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RFC 2847 states

A publicly-referenced SMTP server MUST NOT require use of the STARTTLS extension in order to deliver mail locally. This rule prevents the STARTTLS extension from damaging the interoperability of the Internet's SMTP infrastructure. A publicly-referenced SMTP server is an SMTP server which runs on port 25 of an Internet host listed in the MX record (or A record if an MX record is not present) for the domain name on the right hand side of an Internet mail address.

So, to conform to the RFC I must allow for the possibility that another agent may try to connect to my email server without using TLS and then send passwords in plain text, is that right?

If I break this rule and only allow encrypted email connections (i.e. on ports 454, 993, and 995, but no others), will other email services in general be able to send to my server?

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  • I think that questions about mail server compatibility belong on Stack Overflow or Server Fault. – Bryan Field Sep 22 '16 at 16:54
  • The SMTP server that the RFC is takling about in this context is incoming SMTP server, not outgoing SMTP servers. Incoming SMTP servers are listed as MX record, usually only accepts mails to a small number of TO address, configured to accept unencrypted connections, and typically do not require authentication. Outgoing SMTP servers, on the other hand, don't need to be listed on MX record, usually only accepts mail from a small number of FROM address, and should always require authentication and usually encryption. – Lie Ryan Sep 23 '16 at 17:34
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You can configure your server so that it accepts outgoing e-mail from your users on a different port (587) and only allow TLS there. On the standard port 25, prevent any kind of user login so that someone won't accidentally be using it and sending their password in the clear.

As far as I understand this doesn't break the RFC as it talks about how other servers talk to your server to deliver e-mail to your users. On your user-facing side, you aren't really bound by any RFCs and are free to enforce any policy you wish like enforcing TLS as it's supported on all major clients.

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For best compatibility you should allow unencrypted connections for general mail, as some clients do not support STARTTLS.

For the user's mail client (where password is sent) you should require the best possible encryption.

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If I break this rule and only allow encrypted email connections (i.e. on ports 454, 993, and 995, but no others), will other email services in general be able to send to my server?

No they won't. Mail delivery between mail servers is done by looking up the mail server responsible for the recipients domain using a DNS lookup for the MX record. This record contains a hostname and this host will then be contacted at port 25. There is no way to somehow configure a different port, i.e. if there is no server on port 25 the delivery will fail.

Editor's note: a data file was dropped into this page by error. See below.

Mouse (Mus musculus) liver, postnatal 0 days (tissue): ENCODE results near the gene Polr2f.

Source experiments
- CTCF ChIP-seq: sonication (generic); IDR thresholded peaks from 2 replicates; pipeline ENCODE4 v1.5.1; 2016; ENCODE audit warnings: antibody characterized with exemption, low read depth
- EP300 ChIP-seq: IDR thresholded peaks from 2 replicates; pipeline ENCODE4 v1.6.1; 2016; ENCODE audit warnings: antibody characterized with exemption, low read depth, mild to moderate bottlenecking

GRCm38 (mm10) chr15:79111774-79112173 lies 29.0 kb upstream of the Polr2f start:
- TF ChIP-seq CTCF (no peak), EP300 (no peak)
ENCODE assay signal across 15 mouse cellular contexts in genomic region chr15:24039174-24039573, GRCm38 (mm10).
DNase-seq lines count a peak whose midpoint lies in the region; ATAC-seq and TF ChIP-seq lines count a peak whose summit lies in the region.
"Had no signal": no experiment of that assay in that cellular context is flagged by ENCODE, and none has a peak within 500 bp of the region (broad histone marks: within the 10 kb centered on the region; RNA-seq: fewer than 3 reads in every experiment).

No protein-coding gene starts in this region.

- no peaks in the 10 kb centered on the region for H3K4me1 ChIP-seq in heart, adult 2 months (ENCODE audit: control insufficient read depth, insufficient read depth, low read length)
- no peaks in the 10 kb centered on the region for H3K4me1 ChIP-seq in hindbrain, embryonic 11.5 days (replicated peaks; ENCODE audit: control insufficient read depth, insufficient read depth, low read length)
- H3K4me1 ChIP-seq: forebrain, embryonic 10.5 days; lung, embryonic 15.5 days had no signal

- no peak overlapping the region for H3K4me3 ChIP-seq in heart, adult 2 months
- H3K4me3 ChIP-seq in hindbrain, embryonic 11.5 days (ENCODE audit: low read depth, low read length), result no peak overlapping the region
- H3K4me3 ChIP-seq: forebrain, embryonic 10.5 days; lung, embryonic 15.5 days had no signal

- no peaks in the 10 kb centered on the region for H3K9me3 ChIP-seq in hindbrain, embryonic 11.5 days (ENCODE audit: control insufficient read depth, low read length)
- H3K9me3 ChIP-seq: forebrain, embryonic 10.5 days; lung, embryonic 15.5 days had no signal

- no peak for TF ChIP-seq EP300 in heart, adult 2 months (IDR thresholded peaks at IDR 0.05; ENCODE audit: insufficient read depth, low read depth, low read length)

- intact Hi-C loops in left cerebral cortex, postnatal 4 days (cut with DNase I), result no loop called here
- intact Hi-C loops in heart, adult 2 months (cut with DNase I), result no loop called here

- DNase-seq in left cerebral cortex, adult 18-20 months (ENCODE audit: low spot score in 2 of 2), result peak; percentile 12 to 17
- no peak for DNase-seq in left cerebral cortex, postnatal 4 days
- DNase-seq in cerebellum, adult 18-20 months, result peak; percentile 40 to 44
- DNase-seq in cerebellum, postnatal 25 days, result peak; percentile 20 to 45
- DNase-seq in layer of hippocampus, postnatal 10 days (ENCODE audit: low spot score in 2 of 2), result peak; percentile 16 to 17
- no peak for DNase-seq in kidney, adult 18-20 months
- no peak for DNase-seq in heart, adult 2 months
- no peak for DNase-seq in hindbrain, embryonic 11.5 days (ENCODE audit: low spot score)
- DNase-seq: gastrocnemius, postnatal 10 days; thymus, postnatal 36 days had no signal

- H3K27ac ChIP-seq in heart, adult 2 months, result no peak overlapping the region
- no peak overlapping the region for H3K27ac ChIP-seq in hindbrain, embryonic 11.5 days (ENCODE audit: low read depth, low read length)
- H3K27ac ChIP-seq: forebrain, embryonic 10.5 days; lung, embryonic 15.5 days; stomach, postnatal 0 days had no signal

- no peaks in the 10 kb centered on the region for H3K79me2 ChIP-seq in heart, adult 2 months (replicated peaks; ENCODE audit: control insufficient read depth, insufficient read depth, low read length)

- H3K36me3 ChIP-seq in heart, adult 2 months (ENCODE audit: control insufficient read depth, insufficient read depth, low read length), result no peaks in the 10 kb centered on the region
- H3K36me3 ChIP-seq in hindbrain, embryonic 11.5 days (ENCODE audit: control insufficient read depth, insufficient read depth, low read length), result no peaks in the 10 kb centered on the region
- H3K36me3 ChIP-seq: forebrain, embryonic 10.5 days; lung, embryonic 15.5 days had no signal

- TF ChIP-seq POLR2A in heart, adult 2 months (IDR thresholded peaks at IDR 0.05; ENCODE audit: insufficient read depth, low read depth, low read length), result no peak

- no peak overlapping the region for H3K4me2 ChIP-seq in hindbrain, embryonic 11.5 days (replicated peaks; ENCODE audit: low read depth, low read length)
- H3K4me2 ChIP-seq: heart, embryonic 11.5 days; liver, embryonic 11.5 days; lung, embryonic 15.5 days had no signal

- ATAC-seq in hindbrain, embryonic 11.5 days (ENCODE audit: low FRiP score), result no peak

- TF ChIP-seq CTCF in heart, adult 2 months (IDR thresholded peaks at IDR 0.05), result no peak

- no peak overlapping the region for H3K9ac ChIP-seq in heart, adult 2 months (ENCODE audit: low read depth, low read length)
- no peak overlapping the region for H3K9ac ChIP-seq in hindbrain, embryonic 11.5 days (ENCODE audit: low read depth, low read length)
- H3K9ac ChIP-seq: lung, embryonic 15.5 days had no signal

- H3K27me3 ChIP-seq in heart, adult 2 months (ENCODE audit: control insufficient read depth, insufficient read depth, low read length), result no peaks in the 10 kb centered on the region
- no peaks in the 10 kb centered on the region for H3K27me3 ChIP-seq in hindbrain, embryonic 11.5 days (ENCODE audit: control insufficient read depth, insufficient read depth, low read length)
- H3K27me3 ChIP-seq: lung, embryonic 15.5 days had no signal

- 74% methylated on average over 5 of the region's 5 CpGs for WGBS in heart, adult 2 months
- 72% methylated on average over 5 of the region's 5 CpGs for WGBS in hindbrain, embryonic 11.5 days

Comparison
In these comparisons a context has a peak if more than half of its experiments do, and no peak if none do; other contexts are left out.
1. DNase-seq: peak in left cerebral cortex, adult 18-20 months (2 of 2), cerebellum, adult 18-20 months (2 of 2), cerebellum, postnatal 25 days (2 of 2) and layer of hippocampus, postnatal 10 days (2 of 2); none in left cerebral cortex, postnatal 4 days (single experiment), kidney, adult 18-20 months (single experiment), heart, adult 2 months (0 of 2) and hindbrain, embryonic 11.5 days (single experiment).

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There are 2 things to distinguish:

  • MTA (Mail Transport Agent), which relays emails from sender to recipient, usually using TCP ports 25, 465 and 587
  • MDA (Mail Delivery Agent), which allows users downloading/synchronizing their emails, usually using TCP ports 110 and 995 for POP3(S) and 143 and 993 for IMAP(S)

The RFC talks about A publicly-referenced SMTP server, meaning a MTA.

MTA usually listen on 3 different TCP ports for SMTP(S):

  • 25: plain SMTP that can support STARTTLS and that is the ONLY port used to deliver emails from an MTA to another MTA
  • 465: SMTP over TLS, used by users to send their emails
  • 587: plain SMTP that can support STARTTLS, that can be used by users to send their emails

For STARTTLS, if we take the example of Postfix, you can have 3 different configurations:

  • none: the server won't use STARTTLS
  • may: the server will propose and use opportunistic encryption (STARTTLS) if available
  • encrypt: the server will drop the connection if STARTTLS cannot be used

Now the real problem: currently too many MTA are poorly configured and do not support STARTTLS, this means that requiring it on your server may cause some of your emails not being delivered or your server won't be able to receive emails from senders using an MTA not supporting STARTTLS.

In order to accelerate the move about this, Google in its transparency report displays the percentage of emails being encrypted in transit. They even went further, now displaying red padlock when they were not encrypted.

However, too many servers are still not supporting STARTTLS, meaning you may face too many issues by requiring it on port 25. As a consequence, the suggestion I can make you for your configuration is the following:

  • SMTP port 25: "may", both as client and server
  • SMTPS port 465: open it for your users
  • SMTP port 587: not really needed
  • POP3 port 110: not really needed
  • POP3S port 995: open it for your users
  • IMAP port 143: not really needed
  • IMAPS port 993: open it for your users

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